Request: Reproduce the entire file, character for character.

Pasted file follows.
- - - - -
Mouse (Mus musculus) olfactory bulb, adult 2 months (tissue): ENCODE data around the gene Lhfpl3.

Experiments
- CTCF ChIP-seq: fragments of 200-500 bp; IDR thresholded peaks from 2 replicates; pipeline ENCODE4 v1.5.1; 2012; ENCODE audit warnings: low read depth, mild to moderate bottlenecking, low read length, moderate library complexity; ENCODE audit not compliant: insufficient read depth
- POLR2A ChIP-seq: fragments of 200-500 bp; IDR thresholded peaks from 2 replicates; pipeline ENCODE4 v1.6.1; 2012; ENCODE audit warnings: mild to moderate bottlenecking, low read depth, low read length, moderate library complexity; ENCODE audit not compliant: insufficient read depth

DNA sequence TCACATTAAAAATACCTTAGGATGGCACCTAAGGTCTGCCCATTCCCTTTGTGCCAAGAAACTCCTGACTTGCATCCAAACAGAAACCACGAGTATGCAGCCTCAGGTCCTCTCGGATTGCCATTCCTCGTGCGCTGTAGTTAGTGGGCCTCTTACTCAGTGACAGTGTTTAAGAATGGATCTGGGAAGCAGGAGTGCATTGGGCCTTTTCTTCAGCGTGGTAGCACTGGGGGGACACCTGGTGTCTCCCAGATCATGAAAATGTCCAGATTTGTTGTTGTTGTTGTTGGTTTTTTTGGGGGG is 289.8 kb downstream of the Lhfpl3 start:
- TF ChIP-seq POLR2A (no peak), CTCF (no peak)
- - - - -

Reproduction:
Mouse (Mus musculus) olfactory bulb, adult 2 months (tissue): ENCODE data around the gene Lhfpl3.

Experiments
- CTCF ChIP-seq: fragments of 200-500 bp; IDR thresholded peaks from 2 replicates; pipeline ENCODE4 v1.5.1; 2012; ENCODE audit warnings: low read depth, mild to moderate bottlenecking, low read length, moderate library complexity; ENCODE audit not compliant: insufficient read depth
- POLR2A ChIP-seq: fragments of 200-500 bp; IDR thresholded peaks from 2 replicates; pipeline ENCODE4 v1.6.1; 2012; ENCODE audit warnings: mild to moderate bottlenecking, low read depth, low read length, moderate library complexity; ENCODE audit not compliant: insufficient read depth

DNA sequence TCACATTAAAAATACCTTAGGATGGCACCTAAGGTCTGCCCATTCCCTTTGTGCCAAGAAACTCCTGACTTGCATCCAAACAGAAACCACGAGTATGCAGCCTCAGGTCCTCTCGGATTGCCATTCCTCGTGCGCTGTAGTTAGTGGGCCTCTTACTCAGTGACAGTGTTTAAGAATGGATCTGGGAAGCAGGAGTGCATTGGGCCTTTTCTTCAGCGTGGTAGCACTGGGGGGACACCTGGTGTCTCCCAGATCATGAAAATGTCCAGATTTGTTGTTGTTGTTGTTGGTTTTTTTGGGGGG is 289.8 kb downstream of the Lhfpl3 start:
- TF ChIP-seq POLR2A (no peak), CTCF (no peak)